I was born in 1974 in the state of New York in the United States. My father, a urologist, seemed to feel the need to move frequently, so I ended up growing up in multiple small towns across the United States, including Biddeford, Maine, Sault Ste. Marie, Michigan, and Havre, Montana. I had a broad range of interests growing up, but I was particularly interested in reading (including Marvel comic books), computers, and biking. I spent a lot of time teaching myself how to program in BASIC.
As I was interested in science, I decided to go into astronomy research as a career. I received my undergraduate degree from New Mexico Tech and my graduate degrees from the University of Hawaii, finishing my Ph.D. work in 2002. I was largely interested in extragalactic astronomy at this time and specialized in working with infrared and submillimeter observations of interstellar dust and star formation in nearby galaxies. I became very interested in photography, particualrly while travelling, and travel photography continues to be a hobby of mine. I also spent a lot of time doing martial arts training, and while in Hawaii, snorkeling.
My first postdoctoral position, which ran from 2002 to 2005, was working with the Spitzer Infrared Nearby Galaxies Survey at Stweard Observatory, which is part of the University of Arizona. My primary work there was to process the mid- and far-infrared images for the project. I also published several papers focused on understanding the dust and star formation within the galaxies in the sample. Outside of work, I continued to train in martial arts, I spent a lot of time travelling around the southwestern United States, and I also volunteered at Saugaro National Park.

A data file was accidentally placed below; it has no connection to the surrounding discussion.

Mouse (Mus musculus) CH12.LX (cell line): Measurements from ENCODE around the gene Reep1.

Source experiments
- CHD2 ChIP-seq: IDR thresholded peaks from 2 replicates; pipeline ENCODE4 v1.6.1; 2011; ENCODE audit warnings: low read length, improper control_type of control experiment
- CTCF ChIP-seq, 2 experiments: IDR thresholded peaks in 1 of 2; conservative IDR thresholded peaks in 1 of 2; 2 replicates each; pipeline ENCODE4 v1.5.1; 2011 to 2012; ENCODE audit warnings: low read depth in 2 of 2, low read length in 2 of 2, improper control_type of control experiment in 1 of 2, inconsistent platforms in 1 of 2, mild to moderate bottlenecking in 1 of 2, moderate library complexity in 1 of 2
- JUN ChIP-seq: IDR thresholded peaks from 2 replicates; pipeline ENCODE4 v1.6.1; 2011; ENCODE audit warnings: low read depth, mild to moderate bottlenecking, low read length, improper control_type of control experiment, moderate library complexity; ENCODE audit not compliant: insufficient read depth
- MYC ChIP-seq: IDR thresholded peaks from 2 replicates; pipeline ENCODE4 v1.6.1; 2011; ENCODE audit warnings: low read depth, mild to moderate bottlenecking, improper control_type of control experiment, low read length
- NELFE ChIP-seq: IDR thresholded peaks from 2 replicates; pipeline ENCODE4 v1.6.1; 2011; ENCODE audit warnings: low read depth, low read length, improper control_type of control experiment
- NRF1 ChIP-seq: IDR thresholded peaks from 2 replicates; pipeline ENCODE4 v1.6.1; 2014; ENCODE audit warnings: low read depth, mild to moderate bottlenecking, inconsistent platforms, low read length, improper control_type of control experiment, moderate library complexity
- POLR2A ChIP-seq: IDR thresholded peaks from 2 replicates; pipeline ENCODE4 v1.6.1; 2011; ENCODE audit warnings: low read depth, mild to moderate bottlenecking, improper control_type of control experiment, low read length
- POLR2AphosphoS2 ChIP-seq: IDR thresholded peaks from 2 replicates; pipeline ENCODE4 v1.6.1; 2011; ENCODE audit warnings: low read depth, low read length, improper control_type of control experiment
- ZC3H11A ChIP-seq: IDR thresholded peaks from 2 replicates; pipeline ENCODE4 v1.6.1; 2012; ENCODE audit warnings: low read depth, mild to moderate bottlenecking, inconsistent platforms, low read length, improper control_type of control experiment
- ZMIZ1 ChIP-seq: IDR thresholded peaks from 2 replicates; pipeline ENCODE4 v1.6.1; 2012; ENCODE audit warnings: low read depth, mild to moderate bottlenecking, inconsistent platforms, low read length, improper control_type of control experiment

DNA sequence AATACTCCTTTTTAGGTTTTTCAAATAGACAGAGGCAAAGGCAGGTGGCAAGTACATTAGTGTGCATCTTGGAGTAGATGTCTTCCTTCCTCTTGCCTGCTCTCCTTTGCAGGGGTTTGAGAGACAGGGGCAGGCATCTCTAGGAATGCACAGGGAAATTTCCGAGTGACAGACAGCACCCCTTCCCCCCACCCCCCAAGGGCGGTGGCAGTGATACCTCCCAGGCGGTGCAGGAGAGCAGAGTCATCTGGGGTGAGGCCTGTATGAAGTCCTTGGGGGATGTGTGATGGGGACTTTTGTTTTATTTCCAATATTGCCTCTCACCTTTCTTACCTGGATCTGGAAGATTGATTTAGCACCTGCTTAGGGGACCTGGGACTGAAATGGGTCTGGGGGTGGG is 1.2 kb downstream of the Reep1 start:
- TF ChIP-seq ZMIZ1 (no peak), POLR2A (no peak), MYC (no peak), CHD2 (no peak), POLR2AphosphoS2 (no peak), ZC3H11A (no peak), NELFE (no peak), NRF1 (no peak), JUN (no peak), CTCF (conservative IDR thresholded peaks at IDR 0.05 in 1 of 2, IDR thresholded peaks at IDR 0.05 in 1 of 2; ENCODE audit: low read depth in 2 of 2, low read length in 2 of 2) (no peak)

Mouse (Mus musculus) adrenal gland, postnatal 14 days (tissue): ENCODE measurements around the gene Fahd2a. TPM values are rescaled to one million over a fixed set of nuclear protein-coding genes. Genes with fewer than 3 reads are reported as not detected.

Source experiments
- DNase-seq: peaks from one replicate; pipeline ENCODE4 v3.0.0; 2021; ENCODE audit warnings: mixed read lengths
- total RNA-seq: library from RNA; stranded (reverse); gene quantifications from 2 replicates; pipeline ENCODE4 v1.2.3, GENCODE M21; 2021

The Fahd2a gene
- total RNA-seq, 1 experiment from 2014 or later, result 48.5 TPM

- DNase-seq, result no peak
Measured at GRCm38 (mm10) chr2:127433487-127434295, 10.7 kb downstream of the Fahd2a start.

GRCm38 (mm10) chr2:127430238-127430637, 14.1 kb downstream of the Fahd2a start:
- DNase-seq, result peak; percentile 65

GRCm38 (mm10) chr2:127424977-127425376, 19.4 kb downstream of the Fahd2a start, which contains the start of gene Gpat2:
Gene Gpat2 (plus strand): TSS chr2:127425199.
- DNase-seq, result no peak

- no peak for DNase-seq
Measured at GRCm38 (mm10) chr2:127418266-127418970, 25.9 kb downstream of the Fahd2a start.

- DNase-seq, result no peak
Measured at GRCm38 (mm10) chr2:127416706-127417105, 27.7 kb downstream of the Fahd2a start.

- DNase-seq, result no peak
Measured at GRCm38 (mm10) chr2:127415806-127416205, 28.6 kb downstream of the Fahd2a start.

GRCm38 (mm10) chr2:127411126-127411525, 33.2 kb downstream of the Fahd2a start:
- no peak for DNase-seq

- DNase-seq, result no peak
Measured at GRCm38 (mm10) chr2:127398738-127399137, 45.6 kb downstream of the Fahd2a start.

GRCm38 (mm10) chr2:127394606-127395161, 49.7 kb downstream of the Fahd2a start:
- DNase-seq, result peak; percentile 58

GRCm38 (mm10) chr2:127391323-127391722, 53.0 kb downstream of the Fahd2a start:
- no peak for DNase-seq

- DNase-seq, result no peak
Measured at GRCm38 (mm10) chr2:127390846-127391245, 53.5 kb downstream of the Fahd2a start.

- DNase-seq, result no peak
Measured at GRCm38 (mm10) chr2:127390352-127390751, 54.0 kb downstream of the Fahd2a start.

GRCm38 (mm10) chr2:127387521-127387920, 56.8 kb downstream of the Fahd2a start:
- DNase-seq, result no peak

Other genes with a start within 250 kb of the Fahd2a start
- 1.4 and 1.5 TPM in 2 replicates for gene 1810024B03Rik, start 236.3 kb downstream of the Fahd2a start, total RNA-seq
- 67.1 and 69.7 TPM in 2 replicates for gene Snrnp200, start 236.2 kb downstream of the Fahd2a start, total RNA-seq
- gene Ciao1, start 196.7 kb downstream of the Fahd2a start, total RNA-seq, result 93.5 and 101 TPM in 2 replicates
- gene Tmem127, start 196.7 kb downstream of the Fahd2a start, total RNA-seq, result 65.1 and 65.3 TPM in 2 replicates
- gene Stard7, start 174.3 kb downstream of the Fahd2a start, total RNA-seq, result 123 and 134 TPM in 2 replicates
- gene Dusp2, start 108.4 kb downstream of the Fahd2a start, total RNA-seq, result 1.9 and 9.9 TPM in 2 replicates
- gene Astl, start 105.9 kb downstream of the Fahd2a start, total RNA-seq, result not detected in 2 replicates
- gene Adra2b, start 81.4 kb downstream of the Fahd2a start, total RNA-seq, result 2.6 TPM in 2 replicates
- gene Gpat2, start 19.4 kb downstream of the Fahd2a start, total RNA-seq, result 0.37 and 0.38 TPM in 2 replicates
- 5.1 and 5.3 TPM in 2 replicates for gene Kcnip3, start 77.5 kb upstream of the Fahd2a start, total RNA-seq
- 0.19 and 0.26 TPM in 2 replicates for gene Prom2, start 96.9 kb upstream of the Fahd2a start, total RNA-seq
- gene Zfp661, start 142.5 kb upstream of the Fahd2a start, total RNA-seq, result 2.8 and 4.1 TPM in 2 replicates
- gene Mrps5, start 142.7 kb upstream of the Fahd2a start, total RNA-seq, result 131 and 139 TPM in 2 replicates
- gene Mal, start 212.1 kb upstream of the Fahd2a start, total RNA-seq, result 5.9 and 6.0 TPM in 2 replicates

My second research position was at Imperial College London working as an instrument support scientist for the SPIRE instrument on the Herschel Space Observatory. This position ran from 2005 to 2010. Among other things, I was responsible for the flux calibration of the imaging arrays on the instrument, and I became one of the experts in using the telescope to study dust emission in nearby galaxies. Unfortunately, living in London was expensive, but I found ways to enjoy myself while travelling around the city, and I also took advantage of opportunities for international travel related to my research work.
My current position is working as an ALMA Contact Scientist at the University of Manchester. My primary work duties are to support other UK-based astronomers working with the Atacama Large Millimeter/submillimeter Array (ALMA). I have become one of the more experienced astronomers working for ALMA, and I routinely organize or participate at various training workshops. I have also published some research based on ALMA. My earlier ALMA papers were based on studying star formation in the centers of nearby starburst galaxies, but my current research has focused more on understanding dust in more distant gravitationally-lensed galaxies.
While working in Manchester, I became involved with podcasting. I first started working on the Jodcast (named after Jodrell Bank Observatory). Then, in 2019, I started my own podcast named George's Random Astronomical Object. My podcast reached 100 episodes in 2023 and is still ongoing.
I also received a diagnosis for autism spectral disorder in 2012, which largely changed my perspective on life. Very gradually, I have also been getting involved with autism-related research at the University of Manchester as well as involved in other autism-related activities. Through these activities, my diagnosis has more-or-less become public knowledge, and I frequently talk about my diagnosis with other people.
In my spare spare time, aside from the podcasting, I still do a lot of travel and a lot of photography, and I also avidly play games on my computer.